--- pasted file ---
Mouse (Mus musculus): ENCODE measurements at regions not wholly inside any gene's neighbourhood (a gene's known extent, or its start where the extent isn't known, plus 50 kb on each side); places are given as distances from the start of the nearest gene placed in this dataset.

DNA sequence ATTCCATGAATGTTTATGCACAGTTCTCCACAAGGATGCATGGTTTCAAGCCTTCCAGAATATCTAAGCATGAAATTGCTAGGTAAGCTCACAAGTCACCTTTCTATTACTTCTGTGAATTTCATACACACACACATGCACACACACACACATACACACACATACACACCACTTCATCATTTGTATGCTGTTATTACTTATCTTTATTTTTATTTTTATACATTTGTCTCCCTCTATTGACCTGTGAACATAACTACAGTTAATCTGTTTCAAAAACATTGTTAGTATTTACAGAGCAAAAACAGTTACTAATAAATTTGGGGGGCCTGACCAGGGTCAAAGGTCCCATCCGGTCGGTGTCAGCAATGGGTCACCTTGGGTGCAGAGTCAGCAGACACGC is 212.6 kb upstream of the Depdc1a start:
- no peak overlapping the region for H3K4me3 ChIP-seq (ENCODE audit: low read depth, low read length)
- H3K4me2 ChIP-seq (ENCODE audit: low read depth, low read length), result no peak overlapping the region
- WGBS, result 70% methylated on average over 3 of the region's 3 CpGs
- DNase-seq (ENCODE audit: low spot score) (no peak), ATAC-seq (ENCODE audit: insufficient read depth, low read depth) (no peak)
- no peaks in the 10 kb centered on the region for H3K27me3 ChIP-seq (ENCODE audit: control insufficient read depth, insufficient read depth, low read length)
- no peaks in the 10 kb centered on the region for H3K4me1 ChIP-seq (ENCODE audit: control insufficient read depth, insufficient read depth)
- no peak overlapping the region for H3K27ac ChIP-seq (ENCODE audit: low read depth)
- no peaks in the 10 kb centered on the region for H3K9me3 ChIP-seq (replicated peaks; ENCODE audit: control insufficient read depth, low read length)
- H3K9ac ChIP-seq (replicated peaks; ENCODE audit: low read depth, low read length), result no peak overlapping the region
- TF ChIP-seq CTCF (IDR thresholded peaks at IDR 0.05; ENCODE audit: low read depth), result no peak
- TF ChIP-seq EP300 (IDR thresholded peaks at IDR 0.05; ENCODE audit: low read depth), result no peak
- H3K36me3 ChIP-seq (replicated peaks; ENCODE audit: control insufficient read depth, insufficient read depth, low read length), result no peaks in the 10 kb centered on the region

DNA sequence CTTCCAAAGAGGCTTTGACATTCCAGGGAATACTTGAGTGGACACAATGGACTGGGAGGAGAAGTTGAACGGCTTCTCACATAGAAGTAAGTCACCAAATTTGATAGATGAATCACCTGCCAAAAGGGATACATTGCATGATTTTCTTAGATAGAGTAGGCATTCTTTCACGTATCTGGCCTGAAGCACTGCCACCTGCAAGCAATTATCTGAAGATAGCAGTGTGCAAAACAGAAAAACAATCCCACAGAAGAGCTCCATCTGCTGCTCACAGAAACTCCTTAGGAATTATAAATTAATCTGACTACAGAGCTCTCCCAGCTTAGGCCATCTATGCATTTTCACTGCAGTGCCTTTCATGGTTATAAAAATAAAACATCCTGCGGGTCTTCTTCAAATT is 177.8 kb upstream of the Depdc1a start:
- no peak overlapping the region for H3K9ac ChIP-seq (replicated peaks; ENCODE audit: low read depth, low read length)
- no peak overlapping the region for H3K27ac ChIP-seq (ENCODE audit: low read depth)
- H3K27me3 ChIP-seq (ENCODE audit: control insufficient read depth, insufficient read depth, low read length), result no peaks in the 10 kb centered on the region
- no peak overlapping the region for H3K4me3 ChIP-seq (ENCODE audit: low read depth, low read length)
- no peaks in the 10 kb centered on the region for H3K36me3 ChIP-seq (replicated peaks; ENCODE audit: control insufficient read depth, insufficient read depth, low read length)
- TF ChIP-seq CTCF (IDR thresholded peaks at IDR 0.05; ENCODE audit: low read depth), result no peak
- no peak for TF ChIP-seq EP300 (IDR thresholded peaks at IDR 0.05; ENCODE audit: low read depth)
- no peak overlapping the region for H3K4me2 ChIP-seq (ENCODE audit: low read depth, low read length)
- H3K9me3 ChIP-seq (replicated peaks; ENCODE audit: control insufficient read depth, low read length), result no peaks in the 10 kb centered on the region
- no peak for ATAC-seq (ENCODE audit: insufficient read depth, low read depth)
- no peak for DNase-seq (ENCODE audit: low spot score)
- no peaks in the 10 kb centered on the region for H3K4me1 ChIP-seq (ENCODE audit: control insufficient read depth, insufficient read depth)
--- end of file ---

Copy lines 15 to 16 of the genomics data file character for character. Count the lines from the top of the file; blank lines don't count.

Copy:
DNA sequence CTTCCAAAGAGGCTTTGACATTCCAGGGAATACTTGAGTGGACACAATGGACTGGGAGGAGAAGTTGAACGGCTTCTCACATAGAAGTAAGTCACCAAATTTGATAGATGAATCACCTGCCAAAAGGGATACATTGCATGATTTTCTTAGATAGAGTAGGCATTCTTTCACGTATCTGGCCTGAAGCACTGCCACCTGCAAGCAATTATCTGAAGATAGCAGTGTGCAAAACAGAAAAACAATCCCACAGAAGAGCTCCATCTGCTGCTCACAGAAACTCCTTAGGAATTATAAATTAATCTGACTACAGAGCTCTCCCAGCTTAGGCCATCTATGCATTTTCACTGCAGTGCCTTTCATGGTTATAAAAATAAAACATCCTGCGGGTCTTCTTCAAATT is 177.8 kb upstream of the Depdc1a start:
- no peak overlapping the region for H3K9ac ChIP-seq (replicated peaks; ENCODE audit: low read depth, low read length)